My husband and my critique partner urged me to consider self-publishing. I didn’t want to. I thought it meant that my book wasn’t good enough. That I’d failed as a writer. People looked down upon self-published authors and were quite vocal about everything they were doing wrong: bad covers, no editing, horrible plots with holes you could drive a truck through. I resisted. Finally, I decided that I had absolutely nothing to lose by self-publishing, and I wholeheartedly disagreed with the mindset that a writer who fails to gain agent representation must shove their novel in a drawer, never letting it see the light of day again.
So I hired an editor. And after that I hired a copyeditor and a digital formatter. I chose my cover art and a friend who is also a graphic designer applied the text. I spent weeks reading everything I could about self-publishing, and how to do it successfully. It took me approximately two months to complete all the necessary steps to prepare the manuscript for self-publishing and then I uploaded to Amazon, Barnes &Noble, and Smashwords.
My husband searched for the book on Amazon a few hours later and we cheered when we discovered it had already gone live. Seeing my book available for purchase on various retailers’ sites that weekend was a wonderful feeling.
Over the next 6 months I promoted On the Island. I released the paperback via CreateSpace a month after releasing the e-book, and I sent copies to bloggers and held a giveaway on Goodreads. I purchased sponsorships on Pixel of Ink and Kindle Nation Daily and each ad paid for itself (and then some). The book steadily sold more than it had the month before. Some amazing bloggers started shouting their love of the book from the rooftops, and I started smiling a lot. Words can’t even express the joy I felt when total strangers reached out to me to tell me how much they enjoyed the book. Amazon selected me for a promotion in March, and the visibility I gained did wonderful things for my sales.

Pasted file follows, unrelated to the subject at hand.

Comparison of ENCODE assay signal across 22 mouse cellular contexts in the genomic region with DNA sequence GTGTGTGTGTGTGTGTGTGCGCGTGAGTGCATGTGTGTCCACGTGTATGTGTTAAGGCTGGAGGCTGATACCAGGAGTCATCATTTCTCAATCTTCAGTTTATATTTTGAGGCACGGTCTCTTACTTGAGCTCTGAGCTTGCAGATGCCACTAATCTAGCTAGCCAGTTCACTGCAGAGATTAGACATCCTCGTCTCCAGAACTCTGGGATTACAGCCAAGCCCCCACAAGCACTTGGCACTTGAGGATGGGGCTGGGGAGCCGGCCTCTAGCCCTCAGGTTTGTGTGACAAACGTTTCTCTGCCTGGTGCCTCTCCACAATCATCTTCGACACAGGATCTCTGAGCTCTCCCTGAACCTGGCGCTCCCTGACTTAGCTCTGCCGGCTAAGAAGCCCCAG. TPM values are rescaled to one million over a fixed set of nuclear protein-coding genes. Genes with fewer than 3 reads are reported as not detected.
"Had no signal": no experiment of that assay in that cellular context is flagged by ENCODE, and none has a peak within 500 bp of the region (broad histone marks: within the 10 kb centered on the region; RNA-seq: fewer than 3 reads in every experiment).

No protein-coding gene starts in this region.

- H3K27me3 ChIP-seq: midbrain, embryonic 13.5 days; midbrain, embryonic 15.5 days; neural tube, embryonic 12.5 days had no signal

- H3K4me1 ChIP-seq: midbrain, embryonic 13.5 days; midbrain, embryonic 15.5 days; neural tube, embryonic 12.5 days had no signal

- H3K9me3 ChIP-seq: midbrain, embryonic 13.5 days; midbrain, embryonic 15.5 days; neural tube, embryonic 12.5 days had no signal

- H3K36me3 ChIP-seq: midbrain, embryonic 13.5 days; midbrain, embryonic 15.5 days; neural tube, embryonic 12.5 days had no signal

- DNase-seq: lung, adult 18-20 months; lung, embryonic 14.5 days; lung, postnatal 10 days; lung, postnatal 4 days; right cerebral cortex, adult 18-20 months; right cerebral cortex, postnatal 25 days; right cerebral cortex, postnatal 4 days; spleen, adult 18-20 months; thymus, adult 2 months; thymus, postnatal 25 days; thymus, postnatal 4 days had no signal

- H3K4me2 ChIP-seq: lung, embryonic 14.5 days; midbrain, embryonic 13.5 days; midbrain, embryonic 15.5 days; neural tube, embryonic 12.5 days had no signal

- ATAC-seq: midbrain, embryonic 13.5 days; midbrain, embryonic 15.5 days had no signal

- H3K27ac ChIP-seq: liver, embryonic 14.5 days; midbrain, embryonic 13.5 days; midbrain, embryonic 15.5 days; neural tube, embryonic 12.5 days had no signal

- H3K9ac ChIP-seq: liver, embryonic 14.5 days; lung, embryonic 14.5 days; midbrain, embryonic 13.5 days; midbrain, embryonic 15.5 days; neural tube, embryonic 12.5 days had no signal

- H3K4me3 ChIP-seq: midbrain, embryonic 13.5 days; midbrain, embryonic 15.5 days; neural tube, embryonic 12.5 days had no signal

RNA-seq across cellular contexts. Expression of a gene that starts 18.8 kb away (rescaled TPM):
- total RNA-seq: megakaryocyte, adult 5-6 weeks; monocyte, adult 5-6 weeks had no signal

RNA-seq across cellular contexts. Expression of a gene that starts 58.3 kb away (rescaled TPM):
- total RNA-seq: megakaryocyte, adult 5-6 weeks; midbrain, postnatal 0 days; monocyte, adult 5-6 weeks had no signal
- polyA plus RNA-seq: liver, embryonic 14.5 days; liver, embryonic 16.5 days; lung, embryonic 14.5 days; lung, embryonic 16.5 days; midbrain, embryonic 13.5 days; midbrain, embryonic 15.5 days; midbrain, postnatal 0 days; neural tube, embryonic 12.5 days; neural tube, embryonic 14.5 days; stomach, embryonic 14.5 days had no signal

I received an e-mail from an agent who wanted to discuss representation. I was doing fine on my own, but I had started receiving a lot of interest from foreign publishers and I needed someone to facilitate the sales. I signed on with the agency for subsidiary rights and within a month I had several more foreign sales of On the Island (foreign rights have now been sold in eighteen countries, several of them in a pre-empt). Shortly after that, I had a film option offer from MGM which I gladly accepted. I can’t even tell you how thrilling that was. I also achieved a goal I never thought would be possible: On the Island made it onto the New York Times bestseller list where it would remain for 9 weeks, eventually reaching #5 in the e-book category. As a self-published author, I sold 370,000 copies of the book that no one wanted.
It was at this time that I started to joke with people that I’d done everything backward. I now had an agent and I’d signed traditional publishing contracts in many different countries. I had several options for the next step in my writing career. Ultimately I received three offers from traditional publishers. I had two choices: I could stay self-published (which had worked out pretty well) or I could sign with a traditional publisher. I used the same method I always use when faced with a big decision: I got out a sheet of paper and made a list of the pros and cons for each option. Self-publishing is wonderful because the decisions are all mine to make and I can release a book on my own timeline. But I can’t put my books on the physical shelf which is something I’d always dreamed of. Traditional publishing can do that, but I wouldn’t be making all the decisions anymore. I also had to think about my next book – what were my goals for my sophomore novel?
Ultimately, I chose to sign with Penguin in the US and UK and it was a truly a dream come true the day I walked into a bookstore and spotted my lovely cover on the shelf. I’m eternally grateful to my publisher and the readers for making it happen.